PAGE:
David Fleer
Bristlecone Value Partners, LLC
12301 Wilshire Blvd., Suite 320
Los Angeles, CA 90025 USA
Work 1-877-806-4141

Risk-Off, Risk-On

April 26th, 2016

Following a steep correction over the first six weeks of 2016 (which saw the S&P 500 decline 12% from its recent peak, hitting a fresh 52-week low), equity markets rebounded in late February and March, with domestic market indexes finishing the quarter up nearly from where they had started.  The sell-off in January was precipitated by plunging oil prices (which hit a 13-year low of $26 per barrel in February), as well as recurring fears of a slowdown in China (and potential ripple effects for the global economy).

Recently, oil prices and interest rates have been the biggest drivers of market sentiment.  Oil declined nearly 18% in Q4 of 2015, and heading into January that slide showed no signs of abating, with some analysts predicting prices as low as $15 per barrel.  Sustained prices at that level threaten the viability of a number of U.S. shale oil producers, whose production costs generally range between $30 and $60 per barrel.  Therefore, investors feared not just a wave of bankruptcies and defaults from energy producers, but also the follow-on impact to creditors, banks, and industrial equipment manufacturers.

Meanwhile, against a backdrop of muted global growth and increasingly aggressive monetary stimulus in Europe and Japan, the U.S. Federal Reserve’s stated intent to further raise interest rates (following a 0.25% increase in December) seemed oddly out-of-step.  Considering the U.S. economy’s meager wage growth and below-target inflation (thanks in part to low energy prices), many were skeptical of the need to raise rates.        Read the rest of this entry »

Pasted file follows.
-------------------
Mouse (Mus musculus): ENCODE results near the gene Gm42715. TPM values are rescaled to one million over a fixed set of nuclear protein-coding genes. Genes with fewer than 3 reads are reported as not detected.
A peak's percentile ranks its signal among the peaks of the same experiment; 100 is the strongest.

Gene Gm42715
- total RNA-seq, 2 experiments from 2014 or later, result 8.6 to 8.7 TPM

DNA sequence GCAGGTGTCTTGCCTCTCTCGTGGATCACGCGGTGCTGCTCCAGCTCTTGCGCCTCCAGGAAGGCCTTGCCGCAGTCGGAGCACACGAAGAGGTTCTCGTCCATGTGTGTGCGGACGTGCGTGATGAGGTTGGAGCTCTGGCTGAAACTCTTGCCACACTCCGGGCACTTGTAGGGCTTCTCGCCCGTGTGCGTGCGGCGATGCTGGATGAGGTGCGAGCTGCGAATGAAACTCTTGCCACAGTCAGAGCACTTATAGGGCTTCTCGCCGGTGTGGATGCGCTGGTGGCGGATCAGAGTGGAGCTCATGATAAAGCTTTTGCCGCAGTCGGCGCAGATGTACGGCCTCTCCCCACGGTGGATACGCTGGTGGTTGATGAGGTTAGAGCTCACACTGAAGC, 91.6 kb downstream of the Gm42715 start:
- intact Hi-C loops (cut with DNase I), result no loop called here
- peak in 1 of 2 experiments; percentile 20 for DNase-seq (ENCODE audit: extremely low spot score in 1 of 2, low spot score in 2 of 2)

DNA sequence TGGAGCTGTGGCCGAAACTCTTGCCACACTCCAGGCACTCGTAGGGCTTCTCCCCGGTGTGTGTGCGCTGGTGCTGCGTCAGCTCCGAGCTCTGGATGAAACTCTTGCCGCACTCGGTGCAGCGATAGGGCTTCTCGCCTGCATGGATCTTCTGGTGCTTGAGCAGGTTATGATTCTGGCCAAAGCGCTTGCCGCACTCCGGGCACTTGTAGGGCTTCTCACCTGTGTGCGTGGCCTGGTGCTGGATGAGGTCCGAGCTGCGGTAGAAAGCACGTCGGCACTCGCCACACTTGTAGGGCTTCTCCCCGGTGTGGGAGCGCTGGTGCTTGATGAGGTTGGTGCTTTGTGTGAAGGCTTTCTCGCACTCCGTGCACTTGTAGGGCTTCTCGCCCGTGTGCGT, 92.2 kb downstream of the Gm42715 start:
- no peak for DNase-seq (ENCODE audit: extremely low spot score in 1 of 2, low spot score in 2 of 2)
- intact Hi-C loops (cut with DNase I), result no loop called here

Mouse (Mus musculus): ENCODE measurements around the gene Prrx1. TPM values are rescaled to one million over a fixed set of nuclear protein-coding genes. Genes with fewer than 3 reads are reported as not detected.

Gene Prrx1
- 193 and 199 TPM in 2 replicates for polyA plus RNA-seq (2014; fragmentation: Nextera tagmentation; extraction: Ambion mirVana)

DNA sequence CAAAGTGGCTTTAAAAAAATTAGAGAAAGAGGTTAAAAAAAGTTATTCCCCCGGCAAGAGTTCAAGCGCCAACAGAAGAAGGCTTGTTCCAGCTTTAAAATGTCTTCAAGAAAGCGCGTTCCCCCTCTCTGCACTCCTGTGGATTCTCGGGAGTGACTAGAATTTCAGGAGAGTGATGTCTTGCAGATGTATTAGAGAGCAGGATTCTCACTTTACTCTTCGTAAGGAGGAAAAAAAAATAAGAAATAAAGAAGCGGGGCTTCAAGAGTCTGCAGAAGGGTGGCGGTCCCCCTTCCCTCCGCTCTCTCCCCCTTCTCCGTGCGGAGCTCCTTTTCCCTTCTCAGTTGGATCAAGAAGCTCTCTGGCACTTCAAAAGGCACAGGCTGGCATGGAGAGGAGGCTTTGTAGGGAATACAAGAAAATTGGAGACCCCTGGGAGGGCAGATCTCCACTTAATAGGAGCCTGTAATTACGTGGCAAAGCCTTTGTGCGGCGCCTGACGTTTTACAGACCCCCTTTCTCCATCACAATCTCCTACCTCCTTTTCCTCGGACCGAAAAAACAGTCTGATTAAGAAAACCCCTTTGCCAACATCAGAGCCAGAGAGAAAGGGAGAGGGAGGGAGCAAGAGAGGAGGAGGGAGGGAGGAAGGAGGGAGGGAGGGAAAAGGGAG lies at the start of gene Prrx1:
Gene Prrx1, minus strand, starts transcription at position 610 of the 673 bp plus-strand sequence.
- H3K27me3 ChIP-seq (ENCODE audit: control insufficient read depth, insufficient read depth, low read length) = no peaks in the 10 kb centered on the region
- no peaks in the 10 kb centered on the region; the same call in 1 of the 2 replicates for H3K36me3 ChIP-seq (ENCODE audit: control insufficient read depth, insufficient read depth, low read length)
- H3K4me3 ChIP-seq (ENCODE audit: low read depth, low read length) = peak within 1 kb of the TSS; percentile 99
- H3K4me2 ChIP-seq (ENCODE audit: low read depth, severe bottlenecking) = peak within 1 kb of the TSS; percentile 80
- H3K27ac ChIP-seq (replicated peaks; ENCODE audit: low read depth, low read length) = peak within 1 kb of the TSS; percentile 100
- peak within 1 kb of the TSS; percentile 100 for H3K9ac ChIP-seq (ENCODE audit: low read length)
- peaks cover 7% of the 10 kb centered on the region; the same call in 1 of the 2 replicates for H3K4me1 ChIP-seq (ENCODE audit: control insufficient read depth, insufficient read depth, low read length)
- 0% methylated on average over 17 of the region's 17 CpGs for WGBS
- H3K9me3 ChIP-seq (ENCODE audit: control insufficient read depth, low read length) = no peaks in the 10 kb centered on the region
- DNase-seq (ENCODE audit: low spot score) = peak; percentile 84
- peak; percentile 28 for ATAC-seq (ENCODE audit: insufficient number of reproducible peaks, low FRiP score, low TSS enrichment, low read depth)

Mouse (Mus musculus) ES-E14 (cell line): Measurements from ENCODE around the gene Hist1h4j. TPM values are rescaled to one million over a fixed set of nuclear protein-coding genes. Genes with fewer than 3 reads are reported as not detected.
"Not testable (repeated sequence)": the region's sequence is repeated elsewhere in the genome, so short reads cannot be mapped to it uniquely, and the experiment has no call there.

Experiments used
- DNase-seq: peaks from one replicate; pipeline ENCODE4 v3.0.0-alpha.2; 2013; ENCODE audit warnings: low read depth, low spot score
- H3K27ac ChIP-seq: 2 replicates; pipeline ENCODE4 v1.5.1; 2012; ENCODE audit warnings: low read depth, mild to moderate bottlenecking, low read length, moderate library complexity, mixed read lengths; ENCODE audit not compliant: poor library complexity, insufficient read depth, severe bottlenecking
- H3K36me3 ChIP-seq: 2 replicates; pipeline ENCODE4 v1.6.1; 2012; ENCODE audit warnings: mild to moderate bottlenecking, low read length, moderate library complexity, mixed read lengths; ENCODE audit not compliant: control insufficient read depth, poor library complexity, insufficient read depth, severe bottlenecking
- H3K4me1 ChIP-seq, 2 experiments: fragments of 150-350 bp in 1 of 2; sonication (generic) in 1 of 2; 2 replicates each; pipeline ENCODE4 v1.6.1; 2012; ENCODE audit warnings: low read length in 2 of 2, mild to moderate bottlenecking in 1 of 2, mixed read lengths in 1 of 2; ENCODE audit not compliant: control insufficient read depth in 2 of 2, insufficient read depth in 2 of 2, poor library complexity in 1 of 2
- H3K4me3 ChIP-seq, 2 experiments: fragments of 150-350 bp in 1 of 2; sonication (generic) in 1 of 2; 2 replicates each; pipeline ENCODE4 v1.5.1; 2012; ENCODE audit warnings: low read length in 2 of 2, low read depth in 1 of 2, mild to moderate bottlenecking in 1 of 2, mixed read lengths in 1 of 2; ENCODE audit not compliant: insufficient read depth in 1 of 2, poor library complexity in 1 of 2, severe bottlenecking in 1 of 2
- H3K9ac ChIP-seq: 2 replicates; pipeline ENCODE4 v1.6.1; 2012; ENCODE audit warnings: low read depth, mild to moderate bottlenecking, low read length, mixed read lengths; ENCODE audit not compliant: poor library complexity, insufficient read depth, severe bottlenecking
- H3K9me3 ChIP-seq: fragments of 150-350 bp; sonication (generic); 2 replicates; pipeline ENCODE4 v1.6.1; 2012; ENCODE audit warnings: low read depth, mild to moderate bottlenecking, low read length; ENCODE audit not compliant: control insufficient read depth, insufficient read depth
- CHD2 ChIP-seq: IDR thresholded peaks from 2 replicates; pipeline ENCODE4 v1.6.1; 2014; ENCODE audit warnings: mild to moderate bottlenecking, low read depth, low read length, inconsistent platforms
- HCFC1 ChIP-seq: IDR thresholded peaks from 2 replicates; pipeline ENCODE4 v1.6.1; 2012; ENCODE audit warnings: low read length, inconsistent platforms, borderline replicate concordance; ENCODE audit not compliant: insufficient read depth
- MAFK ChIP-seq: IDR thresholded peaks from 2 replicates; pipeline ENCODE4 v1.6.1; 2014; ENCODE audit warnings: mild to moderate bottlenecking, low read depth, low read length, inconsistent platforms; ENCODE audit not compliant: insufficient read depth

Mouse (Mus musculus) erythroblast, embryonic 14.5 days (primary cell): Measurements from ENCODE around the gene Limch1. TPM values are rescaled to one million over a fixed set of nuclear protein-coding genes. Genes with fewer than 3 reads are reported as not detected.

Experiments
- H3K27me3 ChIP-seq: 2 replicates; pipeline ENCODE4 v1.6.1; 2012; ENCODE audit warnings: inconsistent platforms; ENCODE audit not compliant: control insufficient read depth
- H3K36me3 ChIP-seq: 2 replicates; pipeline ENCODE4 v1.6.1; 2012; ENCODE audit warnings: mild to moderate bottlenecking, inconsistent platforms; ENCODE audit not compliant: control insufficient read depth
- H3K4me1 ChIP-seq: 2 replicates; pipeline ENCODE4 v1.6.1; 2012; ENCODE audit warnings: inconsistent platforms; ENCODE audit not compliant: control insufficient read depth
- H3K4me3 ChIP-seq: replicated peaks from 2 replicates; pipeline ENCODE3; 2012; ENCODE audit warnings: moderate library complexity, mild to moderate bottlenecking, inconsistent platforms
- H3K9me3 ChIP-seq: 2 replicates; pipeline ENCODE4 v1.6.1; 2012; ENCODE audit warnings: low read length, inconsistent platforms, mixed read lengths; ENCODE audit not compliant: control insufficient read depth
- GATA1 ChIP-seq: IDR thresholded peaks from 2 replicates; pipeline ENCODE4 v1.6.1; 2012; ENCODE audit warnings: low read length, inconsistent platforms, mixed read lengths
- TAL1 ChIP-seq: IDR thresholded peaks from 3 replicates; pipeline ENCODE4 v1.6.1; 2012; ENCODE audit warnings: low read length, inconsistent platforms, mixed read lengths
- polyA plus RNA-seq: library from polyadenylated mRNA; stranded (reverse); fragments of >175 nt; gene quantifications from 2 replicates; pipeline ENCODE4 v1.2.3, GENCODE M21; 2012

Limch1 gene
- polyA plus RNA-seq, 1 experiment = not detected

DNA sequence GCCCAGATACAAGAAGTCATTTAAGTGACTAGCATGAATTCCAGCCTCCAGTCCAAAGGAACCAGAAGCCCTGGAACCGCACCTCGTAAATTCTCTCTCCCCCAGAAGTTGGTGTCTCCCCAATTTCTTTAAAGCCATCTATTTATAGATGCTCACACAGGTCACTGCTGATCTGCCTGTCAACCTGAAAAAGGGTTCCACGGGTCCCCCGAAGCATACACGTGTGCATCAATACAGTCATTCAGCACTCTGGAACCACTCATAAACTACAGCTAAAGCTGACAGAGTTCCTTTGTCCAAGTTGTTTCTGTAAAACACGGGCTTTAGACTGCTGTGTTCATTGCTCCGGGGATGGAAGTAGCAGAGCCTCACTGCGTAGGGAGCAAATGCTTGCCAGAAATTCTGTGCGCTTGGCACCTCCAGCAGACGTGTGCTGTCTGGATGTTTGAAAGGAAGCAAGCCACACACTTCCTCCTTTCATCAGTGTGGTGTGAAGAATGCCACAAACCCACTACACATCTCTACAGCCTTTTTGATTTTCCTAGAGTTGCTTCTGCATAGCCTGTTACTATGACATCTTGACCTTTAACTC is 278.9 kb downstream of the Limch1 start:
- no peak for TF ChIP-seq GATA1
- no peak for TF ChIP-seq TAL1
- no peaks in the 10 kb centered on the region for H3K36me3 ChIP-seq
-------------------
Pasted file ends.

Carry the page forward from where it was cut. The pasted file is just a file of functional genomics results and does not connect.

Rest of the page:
2015 in Review: “Oil, Commodities & Currencies… Oh My!” The Sequel

January 30th, 2016

During the fourth quarter, global equity markets recovered from a sell-off in Q3, though the impact was modest (and from today’s vantage point, short-lived). The S&P 500 index rebounded 7% during Q4, yet barely eked out a positive return for the full year (+1.4% including dividends, the index’s worst performance since 2008). In fact, the only domestic equity category to generate meaningfully positive returns last year was Large Cap Growth, which was up in the mid-single digits. Moreover, leadership within that category was heavily concentrated in a handful of large technology companies known as the FANGs. Stripping out the performance contributions of Facebook (+36%), Amazon (+122%), Netflix (at +131% the top performing U.S. large company stock last year) and Google’s parent company, Alphabet (+49%) would have resulted in a negative return for the rest of the S&P 500. The FANGs’ average price-to-earnings ratio soared from 49 to 120 times, according to Bloomberg. Read the rest of this entry »


1st Quarter 2015 Review: Growth beats Value, International beats Domestic, and Small Cap beats Large Cap

April 17th, 2015

Despite some domestic economic headwinds, Euro-zone tension following January Greek elections, and expectations that the US Federal Reserve (the ‘Fed’) is ready to start raising short-term rates, the US stock market as measured by the S&P 500 managed to eke out a small 1% gain during this year’s first quarter.

In the US, economic headwinds included bad weather on the East Coast, a strong dollar, and a labor dispute in West Coast ports that interrupted exports. The unemployment picture continues to improve and wages appear to finally be picking up. Europe is still barely growing at all and China’s growth continues to moderate. These contrasts in economic fortunes, combined with the Fed’s more hawkish stance, appear to be the reasons behind the US dollar’s relative strength, a trend which is not helping US companies that sell their products or services overseas.

According to Morningstar, Large Capitalization (‘Cap’) Growth funds outpaced their value competitors (up 3.5% vs. 0.2%); Small Cap Growth funds advanced 5.8%, also beating their value peers (up 2.3%). Foreign markets were up 3.8% (MSCI Ex US index) despite the currency headwinds, with Japan one of the better performers. European markets were buoyed by the European Central Bank’s bond buying program. Again, foreign growth funds outpaced value. Read the rest of this entry »

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